Mr Gilani said the government had to take decisive steps
Pakistan's PM says he has ordered the army to "eliminate militants and terrorists", apparently referring to operations against the Taleban.
Yusuf Raza Gilani made the announcement in an evening TV address to the nation.
Fighting has intensified in recent days in the Swat Valley and other parts of the north-west, and thousands of civilians are leaving the area.
Meanwhile US envoy Richard Holbrooke said there had been progress in getting Pakistan and Afghanistan to co-operate.
"I hope the American public sees that we're making progress in the question for real cooperation between Afghanistan and Pakistan, because without that cooperation, success is not achievable," Reuters news agency quoted him as saying.
Zardari and Karzai on meeting
Mr Holbrooke was speaking after a meeting with Afghan President Hamid Karzai, Pakistani President Asif Ali Zardari and US senators.
He said another summit would be held between the Afghan and Pakistani leaders and US President Barack Obama after Afghan presidential elections in August. The three leaders met on Wednesday.
Mr Zardari said the international community was coming to the realisation that the problem of militancy in Pakistan and Afghanistan was a worldwide one.
Earlier US defence secretary Robert Gates said he was satisfied with Pakistan's anti-Taleban moves.
He said there was "very little chance" of the Taleban achieving the kind of success in Pakistan that they would need to get access to the country's nuclear weapons.
At least 10 soldiers have been killed and nine wounded in the fighting in the past 24 hours, the Pakistani military says.
Mr Gilani said efforts by the militants to disrupt peace and security had reached a point where the government had to take "decisive steps".
"In order to restore honour and dignity of our homeland, and to protect people, the armed forces have been called to eliminate the militants and terrorists," he said.
"The time has come when the entire nation should side with the government and the armed forces against those who want to make the entire country hostage and darken our future at gunpoint," he added.
He also appealed to the international community to help Pakistan look after people displaced by the fighting.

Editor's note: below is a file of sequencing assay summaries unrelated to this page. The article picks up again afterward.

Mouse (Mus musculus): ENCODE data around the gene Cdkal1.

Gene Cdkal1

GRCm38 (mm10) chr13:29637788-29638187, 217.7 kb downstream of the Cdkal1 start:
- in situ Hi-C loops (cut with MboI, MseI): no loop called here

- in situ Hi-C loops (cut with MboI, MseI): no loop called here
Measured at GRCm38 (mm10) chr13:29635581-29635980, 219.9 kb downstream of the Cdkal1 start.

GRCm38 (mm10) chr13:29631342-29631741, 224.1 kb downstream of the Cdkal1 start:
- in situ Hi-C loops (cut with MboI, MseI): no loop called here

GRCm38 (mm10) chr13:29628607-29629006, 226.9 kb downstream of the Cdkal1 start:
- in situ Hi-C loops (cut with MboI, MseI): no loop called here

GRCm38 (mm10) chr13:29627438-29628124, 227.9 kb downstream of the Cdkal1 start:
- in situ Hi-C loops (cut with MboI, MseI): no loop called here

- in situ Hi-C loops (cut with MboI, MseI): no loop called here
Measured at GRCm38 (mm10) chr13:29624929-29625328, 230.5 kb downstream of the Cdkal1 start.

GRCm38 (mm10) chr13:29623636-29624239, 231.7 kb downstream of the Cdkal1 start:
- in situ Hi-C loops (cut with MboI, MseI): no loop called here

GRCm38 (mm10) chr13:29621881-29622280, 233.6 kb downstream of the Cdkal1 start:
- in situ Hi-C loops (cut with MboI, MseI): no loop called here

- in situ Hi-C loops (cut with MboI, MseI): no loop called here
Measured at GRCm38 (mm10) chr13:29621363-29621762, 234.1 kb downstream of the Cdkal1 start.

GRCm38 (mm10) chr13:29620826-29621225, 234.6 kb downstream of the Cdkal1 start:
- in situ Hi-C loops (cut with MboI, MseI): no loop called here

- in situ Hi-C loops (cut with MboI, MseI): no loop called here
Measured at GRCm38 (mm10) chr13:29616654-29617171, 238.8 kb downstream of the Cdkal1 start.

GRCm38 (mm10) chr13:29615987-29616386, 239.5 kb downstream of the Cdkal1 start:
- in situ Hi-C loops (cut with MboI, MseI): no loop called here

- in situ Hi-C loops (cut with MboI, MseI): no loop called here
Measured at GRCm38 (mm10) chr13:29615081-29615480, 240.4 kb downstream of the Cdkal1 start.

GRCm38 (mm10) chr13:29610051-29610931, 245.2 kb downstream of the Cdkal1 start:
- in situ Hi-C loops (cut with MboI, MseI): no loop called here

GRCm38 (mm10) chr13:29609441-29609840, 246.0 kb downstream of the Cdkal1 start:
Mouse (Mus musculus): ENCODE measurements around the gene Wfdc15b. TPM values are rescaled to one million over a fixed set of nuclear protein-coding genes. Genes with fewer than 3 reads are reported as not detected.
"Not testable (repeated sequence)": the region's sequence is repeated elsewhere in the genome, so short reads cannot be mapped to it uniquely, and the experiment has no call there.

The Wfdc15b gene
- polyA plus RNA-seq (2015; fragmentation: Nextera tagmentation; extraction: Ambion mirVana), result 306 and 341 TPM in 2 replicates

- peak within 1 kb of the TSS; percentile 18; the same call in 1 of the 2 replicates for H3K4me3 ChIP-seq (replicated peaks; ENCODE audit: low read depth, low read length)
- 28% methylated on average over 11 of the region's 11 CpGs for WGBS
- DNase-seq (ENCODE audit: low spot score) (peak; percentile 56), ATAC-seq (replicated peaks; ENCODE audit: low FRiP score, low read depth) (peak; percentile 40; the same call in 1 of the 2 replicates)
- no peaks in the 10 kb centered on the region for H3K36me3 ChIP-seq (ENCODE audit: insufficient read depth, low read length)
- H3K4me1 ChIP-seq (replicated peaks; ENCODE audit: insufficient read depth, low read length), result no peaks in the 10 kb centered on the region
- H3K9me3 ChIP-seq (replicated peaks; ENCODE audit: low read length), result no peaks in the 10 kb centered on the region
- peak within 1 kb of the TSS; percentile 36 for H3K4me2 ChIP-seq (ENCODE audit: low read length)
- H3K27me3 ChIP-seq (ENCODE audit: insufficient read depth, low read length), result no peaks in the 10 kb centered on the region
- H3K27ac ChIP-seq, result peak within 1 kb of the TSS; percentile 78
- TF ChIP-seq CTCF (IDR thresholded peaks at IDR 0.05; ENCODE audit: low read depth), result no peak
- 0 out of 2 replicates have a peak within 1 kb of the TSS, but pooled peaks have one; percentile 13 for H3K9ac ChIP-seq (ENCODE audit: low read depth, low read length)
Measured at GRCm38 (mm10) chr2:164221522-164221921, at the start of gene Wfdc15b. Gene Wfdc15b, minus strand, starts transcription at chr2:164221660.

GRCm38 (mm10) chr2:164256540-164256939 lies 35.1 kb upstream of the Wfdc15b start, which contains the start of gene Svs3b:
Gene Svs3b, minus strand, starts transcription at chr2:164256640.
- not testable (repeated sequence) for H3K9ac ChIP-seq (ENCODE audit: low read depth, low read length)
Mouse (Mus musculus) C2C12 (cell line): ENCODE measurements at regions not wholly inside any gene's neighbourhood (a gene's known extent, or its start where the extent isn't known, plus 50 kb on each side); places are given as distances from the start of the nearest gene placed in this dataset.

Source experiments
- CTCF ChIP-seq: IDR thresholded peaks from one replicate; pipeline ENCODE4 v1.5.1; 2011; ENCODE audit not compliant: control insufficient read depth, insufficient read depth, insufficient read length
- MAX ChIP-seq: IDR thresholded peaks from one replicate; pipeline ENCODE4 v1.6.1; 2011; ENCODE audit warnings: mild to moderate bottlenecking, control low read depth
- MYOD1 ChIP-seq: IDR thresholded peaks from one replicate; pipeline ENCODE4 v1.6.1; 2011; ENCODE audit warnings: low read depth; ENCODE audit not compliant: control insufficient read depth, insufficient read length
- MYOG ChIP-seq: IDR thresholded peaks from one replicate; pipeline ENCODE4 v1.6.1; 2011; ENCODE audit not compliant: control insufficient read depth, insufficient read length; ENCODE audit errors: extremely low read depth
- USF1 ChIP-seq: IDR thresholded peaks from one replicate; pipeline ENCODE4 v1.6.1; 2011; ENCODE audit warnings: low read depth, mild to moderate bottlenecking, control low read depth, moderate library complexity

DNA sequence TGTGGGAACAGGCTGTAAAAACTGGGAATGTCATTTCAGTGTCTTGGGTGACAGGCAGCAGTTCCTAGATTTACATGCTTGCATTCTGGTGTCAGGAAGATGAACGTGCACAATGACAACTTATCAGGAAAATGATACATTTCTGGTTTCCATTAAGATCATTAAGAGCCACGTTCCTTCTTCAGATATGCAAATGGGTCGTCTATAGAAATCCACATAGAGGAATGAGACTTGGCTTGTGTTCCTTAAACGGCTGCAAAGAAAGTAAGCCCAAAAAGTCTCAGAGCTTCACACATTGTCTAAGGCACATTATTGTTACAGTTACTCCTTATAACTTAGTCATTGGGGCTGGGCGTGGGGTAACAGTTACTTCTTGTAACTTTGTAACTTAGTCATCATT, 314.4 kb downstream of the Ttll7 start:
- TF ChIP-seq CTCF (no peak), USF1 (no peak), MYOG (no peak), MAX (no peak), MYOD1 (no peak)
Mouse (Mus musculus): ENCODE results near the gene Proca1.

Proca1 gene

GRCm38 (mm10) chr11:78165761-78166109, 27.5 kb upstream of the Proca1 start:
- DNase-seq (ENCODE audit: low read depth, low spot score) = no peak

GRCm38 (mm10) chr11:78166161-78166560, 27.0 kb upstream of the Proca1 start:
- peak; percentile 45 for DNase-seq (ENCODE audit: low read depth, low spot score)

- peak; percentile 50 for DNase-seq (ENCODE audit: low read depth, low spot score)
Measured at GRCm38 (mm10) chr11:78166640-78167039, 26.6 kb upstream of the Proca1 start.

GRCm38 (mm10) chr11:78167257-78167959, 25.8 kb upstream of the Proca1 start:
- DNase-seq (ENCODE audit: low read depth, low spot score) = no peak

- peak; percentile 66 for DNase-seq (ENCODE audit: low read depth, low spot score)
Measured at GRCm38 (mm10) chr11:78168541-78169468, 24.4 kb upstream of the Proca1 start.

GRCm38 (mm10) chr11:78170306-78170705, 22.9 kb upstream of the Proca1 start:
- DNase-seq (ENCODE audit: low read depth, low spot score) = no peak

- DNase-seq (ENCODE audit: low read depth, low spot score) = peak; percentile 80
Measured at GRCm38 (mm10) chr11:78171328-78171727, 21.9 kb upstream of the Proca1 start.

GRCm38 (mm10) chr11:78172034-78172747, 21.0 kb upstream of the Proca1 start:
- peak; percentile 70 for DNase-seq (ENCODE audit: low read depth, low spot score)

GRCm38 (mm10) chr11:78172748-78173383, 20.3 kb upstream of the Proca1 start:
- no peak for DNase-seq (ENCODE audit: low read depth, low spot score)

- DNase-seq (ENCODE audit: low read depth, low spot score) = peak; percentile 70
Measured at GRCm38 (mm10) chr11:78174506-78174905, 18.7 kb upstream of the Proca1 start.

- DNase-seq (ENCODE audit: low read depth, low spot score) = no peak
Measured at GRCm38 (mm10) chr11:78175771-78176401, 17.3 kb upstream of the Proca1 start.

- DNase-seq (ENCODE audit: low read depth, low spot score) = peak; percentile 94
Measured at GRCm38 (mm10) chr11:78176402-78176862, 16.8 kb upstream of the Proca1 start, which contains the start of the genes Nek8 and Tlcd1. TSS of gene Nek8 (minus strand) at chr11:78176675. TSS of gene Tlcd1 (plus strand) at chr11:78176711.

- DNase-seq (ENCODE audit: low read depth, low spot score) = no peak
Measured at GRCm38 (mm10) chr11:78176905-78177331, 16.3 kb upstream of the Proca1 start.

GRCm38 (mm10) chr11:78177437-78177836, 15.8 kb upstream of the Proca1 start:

A curfew has been lifted to allow civilians to leave Swat, prompting thousands to flee and join those already in camps or staying with relatives further south.
But around half a million people remain in Mingora, the main town of Swat, where there is no water or electricity.
Residents say at least 24 civilians have lost their lives in the past two days.
Some died when their houses were hit by artillery, while others were reportedly shot for defying a curfew.
The BBC Urdu service's Riffatullah Orakzai says that eyewitnesses in the Kanju area near Mingora have seen militants setting up checkposts on the main roads and not allowing people who want to flee the fighting to pass.
Witnesses say a large number of people, including women and children, are now stranded there.
Resistance to troops
The International Committee for the Red Cross (ICRC) says the humanitarian crisis in Pakistan is intensifying.
In a statement the ICRC said that it no longer had access to the areas most affected by the conflict and that precise statistics of the displaced were difficult to ascertain.
The BBC's M Ilyas Khan in Islamabad says troops moving into Swat face resistance all along the 40km (25-mile) road that heads in a north-easterly direction from Malakand to Mingora.
Our correspondent says that fighting has not only erupted in several areas around Mingora, but there are also reports of more clashes in the neighbouring area of Buner.
In another incident, militants overran a paramilitary fort in the Chakdara area of Lower Dir, officials say.
Three paramilitary soldiers were killed in the attack and 10 policemen were taken away as hostages.
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